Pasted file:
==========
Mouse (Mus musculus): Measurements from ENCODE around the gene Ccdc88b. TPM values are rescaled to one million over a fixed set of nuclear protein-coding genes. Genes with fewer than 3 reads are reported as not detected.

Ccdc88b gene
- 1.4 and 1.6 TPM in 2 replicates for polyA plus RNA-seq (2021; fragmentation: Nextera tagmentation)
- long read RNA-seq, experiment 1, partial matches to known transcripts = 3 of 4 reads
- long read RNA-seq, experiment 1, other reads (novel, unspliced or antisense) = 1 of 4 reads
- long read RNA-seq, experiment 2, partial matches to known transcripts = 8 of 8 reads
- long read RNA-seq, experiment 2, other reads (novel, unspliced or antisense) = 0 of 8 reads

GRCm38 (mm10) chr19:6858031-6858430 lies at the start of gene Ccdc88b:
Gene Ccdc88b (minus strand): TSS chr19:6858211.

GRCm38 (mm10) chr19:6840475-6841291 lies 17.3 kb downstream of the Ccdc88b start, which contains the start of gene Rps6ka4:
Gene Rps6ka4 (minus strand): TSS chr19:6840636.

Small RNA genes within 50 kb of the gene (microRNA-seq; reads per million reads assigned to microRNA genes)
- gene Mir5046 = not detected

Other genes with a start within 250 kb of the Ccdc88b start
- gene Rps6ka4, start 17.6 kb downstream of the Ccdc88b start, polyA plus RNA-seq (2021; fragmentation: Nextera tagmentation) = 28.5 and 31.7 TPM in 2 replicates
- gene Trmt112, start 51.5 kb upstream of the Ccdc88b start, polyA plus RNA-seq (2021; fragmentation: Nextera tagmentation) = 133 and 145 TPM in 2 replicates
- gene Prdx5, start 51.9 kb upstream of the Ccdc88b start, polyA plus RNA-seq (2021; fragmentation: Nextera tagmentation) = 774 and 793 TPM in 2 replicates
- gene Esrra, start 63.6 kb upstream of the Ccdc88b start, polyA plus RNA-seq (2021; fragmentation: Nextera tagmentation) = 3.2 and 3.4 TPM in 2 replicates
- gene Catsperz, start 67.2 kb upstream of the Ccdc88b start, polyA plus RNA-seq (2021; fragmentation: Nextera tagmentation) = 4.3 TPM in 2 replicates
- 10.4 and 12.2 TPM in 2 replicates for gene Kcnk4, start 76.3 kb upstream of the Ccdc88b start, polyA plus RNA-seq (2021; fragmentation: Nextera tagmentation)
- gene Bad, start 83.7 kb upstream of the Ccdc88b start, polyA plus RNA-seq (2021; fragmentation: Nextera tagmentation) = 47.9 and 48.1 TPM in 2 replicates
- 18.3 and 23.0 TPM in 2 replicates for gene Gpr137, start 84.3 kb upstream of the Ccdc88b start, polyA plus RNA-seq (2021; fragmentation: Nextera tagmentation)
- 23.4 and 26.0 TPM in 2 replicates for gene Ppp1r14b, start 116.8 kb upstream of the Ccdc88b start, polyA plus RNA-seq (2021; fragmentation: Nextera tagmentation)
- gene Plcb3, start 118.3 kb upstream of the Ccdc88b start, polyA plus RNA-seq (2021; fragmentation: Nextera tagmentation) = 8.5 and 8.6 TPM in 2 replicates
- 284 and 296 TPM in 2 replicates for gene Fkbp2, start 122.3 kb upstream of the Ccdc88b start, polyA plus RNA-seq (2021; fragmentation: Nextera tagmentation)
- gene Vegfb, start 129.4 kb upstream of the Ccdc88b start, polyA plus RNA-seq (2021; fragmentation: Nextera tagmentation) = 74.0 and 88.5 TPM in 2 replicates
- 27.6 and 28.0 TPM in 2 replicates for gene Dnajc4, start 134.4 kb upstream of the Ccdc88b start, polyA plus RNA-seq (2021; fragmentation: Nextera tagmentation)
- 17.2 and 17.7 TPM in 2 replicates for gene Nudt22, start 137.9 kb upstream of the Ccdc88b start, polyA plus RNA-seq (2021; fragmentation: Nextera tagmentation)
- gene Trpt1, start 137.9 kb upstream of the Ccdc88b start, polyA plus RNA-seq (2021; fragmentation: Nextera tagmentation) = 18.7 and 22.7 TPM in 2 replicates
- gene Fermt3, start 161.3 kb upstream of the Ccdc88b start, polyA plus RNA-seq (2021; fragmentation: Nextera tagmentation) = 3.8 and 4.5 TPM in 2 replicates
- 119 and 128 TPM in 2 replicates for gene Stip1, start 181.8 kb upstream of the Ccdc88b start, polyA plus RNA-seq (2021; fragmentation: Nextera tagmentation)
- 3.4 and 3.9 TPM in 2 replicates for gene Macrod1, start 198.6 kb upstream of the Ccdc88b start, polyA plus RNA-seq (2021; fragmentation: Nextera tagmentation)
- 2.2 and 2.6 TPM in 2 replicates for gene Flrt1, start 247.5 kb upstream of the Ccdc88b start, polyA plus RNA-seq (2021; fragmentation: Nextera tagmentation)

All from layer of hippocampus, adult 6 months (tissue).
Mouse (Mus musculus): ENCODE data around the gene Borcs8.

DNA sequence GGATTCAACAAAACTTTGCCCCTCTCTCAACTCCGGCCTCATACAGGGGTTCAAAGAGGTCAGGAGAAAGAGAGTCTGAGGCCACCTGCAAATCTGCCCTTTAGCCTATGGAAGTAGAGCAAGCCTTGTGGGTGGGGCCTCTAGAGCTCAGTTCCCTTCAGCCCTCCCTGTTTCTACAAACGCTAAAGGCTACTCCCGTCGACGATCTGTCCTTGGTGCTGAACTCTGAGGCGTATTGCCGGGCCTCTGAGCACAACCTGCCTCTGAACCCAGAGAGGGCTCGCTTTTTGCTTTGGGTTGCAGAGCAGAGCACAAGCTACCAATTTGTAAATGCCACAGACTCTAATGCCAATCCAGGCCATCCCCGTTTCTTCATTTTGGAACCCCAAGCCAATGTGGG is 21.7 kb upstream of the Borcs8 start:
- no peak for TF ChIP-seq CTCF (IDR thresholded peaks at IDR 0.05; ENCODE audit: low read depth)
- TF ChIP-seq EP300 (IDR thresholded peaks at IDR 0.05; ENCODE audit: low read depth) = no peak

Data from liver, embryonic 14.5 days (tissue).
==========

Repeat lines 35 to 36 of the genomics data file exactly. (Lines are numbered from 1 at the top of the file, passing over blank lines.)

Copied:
Mouse (Mus musculus): ENCODE data around the gene Borcs8.

DNA sequence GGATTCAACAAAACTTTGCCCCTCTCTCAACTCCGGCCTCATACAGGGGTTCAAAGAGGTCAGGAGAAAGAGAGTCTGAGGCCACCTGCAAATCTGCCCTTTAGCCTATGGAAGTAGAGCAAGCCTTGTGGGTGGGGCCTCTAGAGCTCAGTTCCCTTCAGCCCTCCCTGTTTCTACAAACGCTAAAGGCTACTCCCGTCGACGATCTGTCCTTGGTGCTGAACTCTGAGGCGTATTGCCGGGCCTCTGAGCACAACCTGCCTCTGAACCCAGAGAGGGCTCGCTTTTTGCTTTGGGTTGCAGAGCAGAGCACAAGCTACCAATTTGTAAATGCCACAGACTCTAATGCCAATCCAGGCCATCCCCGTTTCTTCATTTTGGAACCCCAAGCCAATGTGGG is 21.7 kb upstream of the Borcs8 start: